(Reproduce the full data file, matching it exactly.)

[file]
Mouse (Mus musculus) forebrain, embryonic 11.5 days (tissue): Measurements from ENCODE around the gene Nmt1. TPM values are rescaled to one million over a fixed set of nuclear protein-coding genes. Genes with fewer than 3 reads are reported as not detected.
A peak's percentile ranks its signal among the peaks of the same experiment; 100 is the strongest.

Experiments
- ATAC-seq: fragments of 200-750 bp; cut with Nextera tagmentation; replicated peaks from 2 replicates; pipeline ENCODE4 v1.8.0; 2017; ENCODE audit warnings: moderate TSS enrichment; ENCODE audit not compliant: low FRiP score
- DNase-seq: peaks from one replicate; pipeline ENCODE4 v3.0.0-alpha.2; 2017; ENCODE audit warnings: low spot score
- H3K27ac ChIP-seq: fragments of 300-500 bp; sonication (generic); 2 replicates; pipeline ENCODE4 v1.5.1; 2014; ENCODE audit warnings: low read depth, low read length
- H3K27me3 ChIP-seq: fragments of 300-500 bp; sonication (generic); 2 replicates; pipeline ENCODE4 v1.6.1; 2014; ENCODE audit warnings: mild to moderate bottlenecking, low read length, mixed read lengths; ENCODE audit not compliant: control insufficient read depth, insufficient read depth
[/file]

Mouse (Mus musculus) forebrain, embryonic 11.5 days (tissue): Measurements from ENCODE around the gene Nmt1. TPM values are rescaled to one million over a fixed set of nuclear protein-coding genes. Genes with fewer than 3 reads are reported as not detected.
A peak's percentile ranks its signal among the peaks of the same experiment; 100 is the strongest.

Experiments
- ATAC-seq: fragments of 200-750 bp; cut with Nextera tagmentation; replicated peaks from 2 replicates; pipeline ENCODE4 v1.8.0; 2017; ENCODE audit warnings: moderate TSS enrichment; ENCODE audit not compliant: low FRiP score
- DNase-seq: peaks from one replicate; pipeline ENCODE4 v3.0.0-alpha.2; 2017; ENCODE audit warnings: low spot score
- H3K27ac ChIP-seq: fragments of 300-500 bp; sonication (generic); 2 replicates; pipeline ENCODE4 v1.5.1; 2014; ENCODE audit warnings: low read depth, low read length
- H3K27me3 ChIP-seq: fragments of 300-500 bp; sonication (generic); 2 replicates; pipeline ENCODE4 v1.6.1; 2014; ENCODE audit warnings: mild to moderate bottlenecking, low read length, mixed read lengths; ENCODE audit not compliant: control insufficient read depth, insufficient read depth